Insects Nectarines Peaches Pest Management Tender Fruit Uncategorized Wine Grapes

Tender fruit and Grape update-July 27,2020

By Kathryn Carter, Dr. Wendy McFadden-Smith and Amanda Green, OMAFRA


The hot weather has continued to push degree day accumulations (GDD) forward. The GDD accumulations as of July 27, 2020 (base 5 °C) for the Niagara Parkway South area are 1319 GDD, Lakeshore Rd 1289 GDD and Beamsville 1292 GDD which are ahead of 2019 (Ontario Tender Fruit Growers, 2020).

Rainfall for July has been low (Figure 1) however some areas have received much needed rain in the past week. Irrigation is still being used in some orchards and vineyards. Eastern Ontario has been experiencing extremely low levels of precipitation.

The accumulated precipitation from July 1st to 21st, 2020 in Southwestern Ontario. The chart shows areas of more than 80% precipitation as green, between 60-80% as yellow, between 40-60% as orange, and less than 40% as red. The Niagara region is currently orange and red.
Figure 1 Accumulated Precipitation for July 1-21, 2020 (MNRF, 2020)

Tender Fruit and Fresh Grape

Crop Development:

In Niagara fruit diameters are as follows: peaches/nectarines ~60-70 mm, plums ~45-55 mm, pears ~ 65 mm. Growers are continuing to thin peaches and nectarines.

Apricot and sweet cherry harvest are complete. Harvest is wrapping up for tart cherries this week. Harvest continues for plums, nectarines and peaches. Sovereign Coronation grapes reached veraison in Niagara-on-the-Lake on July 25th.

Diseases/Pest Management

It is a good time to collect soil and leaf samples for tissue sampling in tree fruit. Peach varieties being harvested include Harrow Diamond, Harrow Dawn and Garnett beauty. Shiro plum harvest has also started. Split pits are a problem in some early varieties.

Bacterial spot is showing up on susceptible varieties (Figure 1). Post harvest control of cherry leaf spot is crucial for cold hardiness and tree survival in both sweet and tart cherries.  Japanese beetle has defoliated young leaves on blue plums and some orchards are also suffering from a severe infestation of Two spotted spider mite and plum rust mite.   Fire blight strikes in pears are very apparent in many orchards, but growers should wait until shoot growth stops before removing affected limbs and insure that cuts are minimum 20 cm away from visible symptoms.  Black knot infections from last year have developed especially in blue plum blocks.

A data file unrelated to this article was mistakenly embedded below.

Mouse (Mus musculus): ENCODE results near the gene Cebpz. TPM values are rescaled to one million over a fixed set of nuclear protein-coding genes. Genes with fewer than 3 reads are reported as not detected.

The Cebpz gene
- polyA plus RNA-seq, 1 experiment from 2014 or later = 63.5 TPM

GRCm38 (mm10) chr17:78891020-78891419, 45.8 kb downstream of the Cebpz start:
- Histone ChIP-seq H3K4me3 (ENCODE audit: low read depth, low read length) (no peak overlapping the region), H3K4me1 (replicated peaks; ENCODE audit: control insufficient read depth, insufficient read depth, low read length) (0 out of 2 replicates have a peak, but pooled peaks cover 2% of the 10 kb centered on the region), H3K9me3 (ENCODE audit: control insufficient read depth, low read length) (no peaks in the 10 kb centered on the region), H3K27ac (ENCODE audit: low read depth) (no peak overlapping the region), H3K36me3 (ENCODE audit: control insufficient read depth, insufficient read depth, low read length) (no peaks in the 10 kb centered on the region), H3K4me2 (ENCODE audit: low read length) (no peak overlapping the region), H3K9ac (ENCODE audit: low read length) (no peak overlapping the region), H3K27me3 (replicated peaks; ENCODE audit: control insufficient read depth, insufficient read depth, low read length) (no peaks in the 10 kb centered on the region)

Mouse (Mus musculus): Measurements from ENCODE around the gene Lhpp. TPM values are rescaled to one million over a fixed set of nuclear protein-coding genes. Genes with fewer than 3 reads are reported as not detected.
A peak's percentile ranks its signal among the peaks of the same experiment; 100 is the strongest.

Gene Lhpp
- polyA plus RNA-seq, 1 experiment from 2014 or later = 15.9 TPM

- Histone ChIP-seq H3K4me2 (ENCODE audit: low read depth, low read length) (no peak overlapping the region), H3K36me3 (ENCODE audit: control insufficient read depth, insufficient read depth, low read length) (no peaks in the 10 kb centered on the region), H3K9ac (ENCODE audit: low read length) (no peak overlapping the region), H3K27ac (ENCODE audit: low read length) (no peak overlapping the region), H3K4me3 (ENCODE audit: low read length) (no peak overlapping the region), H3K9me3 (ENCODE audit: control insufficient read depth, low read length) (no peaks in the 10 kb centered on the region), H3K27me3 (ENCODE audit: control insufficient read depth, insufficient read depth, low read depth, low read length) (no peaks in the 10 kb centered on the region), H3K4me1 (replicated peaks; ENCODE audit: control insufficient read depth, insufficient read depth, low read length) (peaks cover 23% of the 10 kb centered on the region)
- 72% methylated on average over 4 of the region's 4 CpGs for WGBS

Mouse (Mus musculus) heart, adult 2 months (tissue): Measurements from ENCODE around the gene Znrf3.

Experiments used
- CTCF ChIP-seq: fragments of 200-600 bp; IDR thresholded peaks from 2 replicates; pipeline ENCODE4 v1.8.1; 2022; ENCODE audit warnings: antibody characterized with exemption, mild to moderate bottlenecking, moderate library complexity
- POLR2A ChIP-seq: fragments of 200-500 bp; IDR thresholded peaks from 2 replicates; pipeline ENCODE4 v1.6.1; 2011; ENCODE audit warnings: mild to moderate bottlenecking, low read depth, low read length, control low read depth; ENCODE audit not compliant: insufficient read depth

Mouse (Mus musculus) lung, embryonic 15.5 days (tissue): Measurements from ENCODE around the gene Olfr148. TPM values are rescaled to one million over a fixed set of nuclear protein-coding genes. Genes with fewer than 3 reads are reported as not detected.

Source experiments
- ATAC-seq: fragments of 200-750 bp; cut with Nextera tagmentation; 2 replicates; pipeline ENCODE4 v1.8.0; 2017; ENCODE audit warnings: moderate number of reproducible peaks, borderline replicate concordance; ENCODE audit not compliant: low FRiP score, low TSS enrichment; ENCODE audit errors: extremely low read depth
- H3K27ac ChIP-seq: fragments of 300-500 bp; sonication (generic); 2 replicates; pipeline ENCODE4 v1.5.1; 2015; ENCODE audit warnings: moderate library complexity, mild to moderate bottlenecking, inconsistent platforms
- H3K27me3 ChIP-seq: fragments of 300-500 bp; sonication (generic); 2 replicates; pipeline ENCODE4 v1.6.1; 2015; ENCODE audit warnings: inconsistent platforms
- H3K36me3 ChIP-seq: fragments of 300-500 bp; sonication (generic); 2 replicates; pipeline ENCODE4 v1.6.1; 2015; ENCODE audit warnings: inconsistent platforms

With thunderstorms and the potential for hail in the forecast it is important to remember that any type of injury to fruit (insect hail etc.) may increase the risk of brown rot.

The image shows a nectarine suffering from bacterial spot. The spots are small and orange brown, and are all over the fruit. There is a large rotting spot on the right side
Figure 1 Bacterial spot on Nectarine

Wine Grapes

Crop Development

Shoot positioning and hedging is being completed in vineyards.

Pest management

Grapes are at cluster closure with tight clustered varieties very tight already.  Veraison should start in the next week or two. Veraison is a good time to conduct petiole sampling for nutrient analysis.

While dry weather has not favoured downy mildew, powdery mildew has been a problem, particularly in Chardonnay.  Potato leafhoppers have been a challenge to control this year with many vineyards applying insecticides to manage them.  Reddened or curled leaves apparent at this time are not due to virus diseases.  Symptoms of grapevine leafroll and red blotch virus will start to become apparent as vines go into veraison in the next week or two. 

Japanese beetles and their feeding damage are apparent in many vineyards. For more information on Japanese Beetles in vineyards see Ontario CropIPM. Grape Flea beetle feeding is apparent in some young vineyards (Figure 2).

Michigan State University is holding a series of Webinars for grape growers this week. The seminars cover a variety of topics including late season disease management, vineyard canopy management at veraison, late season weed management, insect pests, and grape rootstocks for more information or to register visit MSU viticulture field day.

There is a young vine in a vineyard with leaves that have been eaten by a flea beetle. The green leaves have multiple small, circular uneven holes throughout.
Figure 2 Flea beetle damage in a young vineyard

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